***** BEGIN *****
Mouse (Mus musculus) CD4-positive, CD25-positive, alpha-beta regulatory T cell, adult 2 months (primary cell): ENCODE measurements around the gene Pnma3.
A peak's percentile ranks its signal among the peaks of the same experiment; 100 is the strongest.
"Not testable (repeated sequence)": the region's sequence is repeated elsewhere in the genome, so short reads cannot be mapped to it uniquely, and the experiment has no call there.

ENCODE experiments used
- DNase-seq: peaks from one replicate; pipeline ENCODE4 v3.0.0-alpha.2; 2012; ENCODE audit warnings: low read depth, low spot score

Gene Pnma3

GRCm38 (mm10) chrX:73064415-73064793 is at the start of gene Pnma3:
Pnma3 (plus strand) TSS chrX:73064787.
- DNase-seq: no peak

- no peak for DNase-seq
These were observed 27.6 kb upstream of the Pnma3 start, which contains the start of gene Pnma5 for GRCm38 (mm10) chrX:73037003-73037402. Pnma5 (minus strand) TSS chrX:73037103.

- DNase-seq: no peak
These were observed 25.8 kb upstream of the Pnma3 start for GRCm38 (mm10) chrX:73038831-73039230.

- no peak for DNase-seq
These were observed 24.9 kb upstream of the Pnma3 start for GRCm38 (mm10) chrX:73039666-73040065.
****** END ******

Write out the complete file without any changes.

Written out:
Mouse (Mus musculus) CD4-positive, CD25-positive, alpha-beta regulatory T cell, adult 2 months (primary cell): ENCODE measurements around the gene Pnma3.
A peak's percentile ranks its signal among the peaks of the same experiment; 100 is the strongest.
"Not testable (repeated sequence)": the region's sequence is repeated elsewhere in the genome, so short reads cannot be mapped to it uniquely, and the experiment has no call there.

ENCODE experiments used
- DNase-seq: peaks from one replicate; pipeline ENCODE4 v3.0.0-alpha.2; 2012; ENCODE audit warnings: low read depth, low spot score

Gene Pnma3

GRCm38 (mm10) chrX:73064415-73064793 is at the start of gene Pnma3:
Pnma3 (plus strand) TSS chrX:73064787.
- DNase-seq: no peak

- no peak for DNase-seq
These were observed 27.6 kb upstream of the Pnma3 start, which contains the start of gene Pnma5 for GRCm38 (mm10) chrX:73037003-73037402. Pnma5 (minus strand) TSS chrX:73037103.

- DNase-seq: no peak
These were observed 25.8 kb upstream of the Pnma3 start for GRCm38 (mm10) chrX:73038831-73039230.

- no peak for DNase-seq
These were observed 24.9 kb upstream of the Pnma3 start for GRCm38 (mm10) chrX:73039666-73040065.